“I called the media myself, and we had the story out in 12 hours,” Caribou said. “They said to wait, but I know that the first 24 hours is the most important hours to investigate when a person goes missing. It was all very, very frustrating.”
But according to the Winnipeg Police Service (WPS) Insp. Marc Philippot, who answered a series of written questions from the Winnipeg Sun, police always puts the same effort and shows the same urgency with every missing persons case that is reported.
“The WPS process around the assessment of reports involving missing women is the same regardless of their ethnicity,” Philippot said.
“Every missing person report is assessed and triaged at a number of stages from the time of reporting to the time they are located, by specially trained members. Each report is evaluated based on a series of factors from risk assessment, to patterns of behaviour, to circumstances surrounding the disappearance.”
Philippot also said that the WPS has been actively working for years to keep women and girls safe in the city, and to prevent them from being exploited, or subject to sex crimes, abuse and violence, and one of the ways they do that is through their Counter Exploitation Unit (CEU).
“The WPS is committed to protecting those most vulnerable within our community from exploitation and violence,” he said. “The Counter Exploitation Unit’s mandate is the enforcement of exploitation-related offences and human trafficking, whether at a street level or online.”
WPS looks to not only protect vulnerable women but also to reach out and build relationships with those who are in high-risk situations on the streets of Winnipeg, according to Philippot.
“The CEU regularly proactively patrols looking to connect with sex-trade workers. This connection may be a check-in to see if they require anything in that moment, and can be as simple as supplying them with a care package,” he said.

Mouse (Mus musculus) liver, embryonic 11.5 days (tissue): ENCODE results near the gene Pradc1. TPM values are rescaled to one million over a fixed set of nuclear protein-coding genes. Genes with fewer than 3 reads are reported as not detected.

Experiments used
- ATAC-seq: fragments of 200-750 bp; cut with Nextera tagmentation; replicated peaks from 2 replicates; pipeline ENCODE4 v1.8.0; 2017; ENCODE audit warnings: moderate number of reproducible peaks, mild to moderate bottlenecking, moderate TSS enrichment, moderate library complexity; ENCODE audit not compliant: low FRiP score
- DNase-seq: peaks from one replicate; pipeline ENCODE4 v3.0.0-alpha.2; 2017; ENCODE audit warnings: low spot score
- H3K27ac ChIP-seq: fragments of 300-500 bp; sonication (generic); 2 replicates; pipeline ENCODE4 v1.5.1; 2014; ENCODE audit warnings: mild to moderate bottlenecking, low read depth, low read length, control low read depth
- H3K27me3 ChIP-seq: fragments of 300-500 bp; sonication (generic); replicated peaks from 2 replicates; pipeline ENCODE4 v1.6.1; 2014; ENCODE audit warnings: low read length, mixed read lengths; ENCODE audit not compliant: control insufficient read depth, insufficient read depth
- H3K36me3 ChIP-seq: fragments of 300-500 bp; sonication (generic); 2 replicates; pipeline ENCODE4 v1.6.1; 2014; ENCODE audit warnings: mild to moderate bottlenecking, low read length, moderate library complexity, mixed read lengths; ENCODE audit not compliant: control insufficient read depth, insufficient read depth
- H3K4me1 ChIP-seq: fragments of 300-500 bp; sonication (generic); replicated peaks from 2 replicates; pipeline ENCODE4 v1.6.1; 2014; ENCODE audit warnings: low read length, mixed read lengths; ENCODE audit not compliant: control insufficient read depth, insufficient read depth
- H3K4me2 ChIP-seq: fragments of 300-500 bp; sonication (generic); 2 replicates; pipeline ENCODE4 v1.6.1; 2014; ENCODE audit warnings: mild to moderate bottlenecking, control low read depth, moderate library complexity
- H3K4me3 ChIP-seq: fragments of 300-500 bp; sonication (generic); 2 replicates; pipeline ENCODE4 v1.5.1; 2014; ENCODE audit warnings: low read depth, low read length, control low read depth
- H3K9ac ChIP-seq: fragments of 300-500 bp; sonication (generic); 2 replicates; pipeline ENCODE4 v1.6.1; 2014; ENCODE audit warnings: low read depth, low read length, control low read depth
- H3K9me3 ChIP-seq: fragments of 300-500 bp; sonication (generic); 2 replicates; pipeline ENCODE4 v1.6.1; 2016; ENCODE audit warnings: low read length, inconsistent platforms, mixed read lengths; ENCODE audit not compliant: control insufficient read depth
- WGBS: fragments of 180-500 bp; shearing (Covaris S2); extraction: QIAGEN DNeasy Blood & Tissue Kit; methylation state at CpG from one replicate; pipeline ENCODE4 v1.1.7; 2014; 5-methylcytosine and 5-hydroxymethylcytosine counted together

“These connections help build relationships between the worker and the members of CEU.”
Philippot added they have had success in getting some off of the streets, and into programs to better their lives, and get out of dangerous and high-risk situations.
“Our investigators have helped facilitate numerous individuals get into treatment facilities and domestic violence shelters, and then make regular follow-up visits within those facilities,” Philippot said.
He said police also understand and work with the knowledge that Indigenous girls make up a large and disproportionate number of those involved in the Child and Family Services (CFS) system in this city, and many who are in care are often left vulnerable to abuse and exploitation.
“The CEU and the Missing Persons Unit recognize the risk factors impacting not only Indigenous girls but also females in care,” Philippot said. “This recognition means we work closely with CFS and many other partner agencies with the common goal of protection.”
NDP MLA Nahanni Fontaine, who for years has advocated for the rights and the safety of Indigenous women and girls, says although she has seen changes and improvements at different levels to better protect Indigenous women, she still does not see a justice system and a society that values Indigenous women and girls, and until that changes Indigenous women will continue to fall victim to abuse, violence and murder.
“Most women and girls are not safe in a world that values and upholds systems of patriarchy, and none more so than Indigenous women, girls and two-spirited,” Fontaine said.
“The Truth and Reconciliation Commission (TRC) unequivocally stated there is an ongoing genocide against Indigenous women, girls and two-spirited, so one would think there would be more urgency by government to respond. But since its release we’ve seen very little action or urgency.”
And now more than 50 years after the brutal killing of Helen Betty Osborne, Fontaine said not enough has been done to keep Indigenous women and girls safe in this city and province, and not enough has been done to learn lessons from Osborne’s tragic death, and its aftermath.
“The AJI was predicated upon the murder of Helen Betty Osborne, and is one of the blueprints on protecting Indigenous women, girls and two-spirited,” Fontaine said.
“And yet, 50 years after her murder, I would submit the issues of missing and murdered Indigenous women, girls and two-spirited are exponentially worse than they have ever been.”
– Winnipeg Sun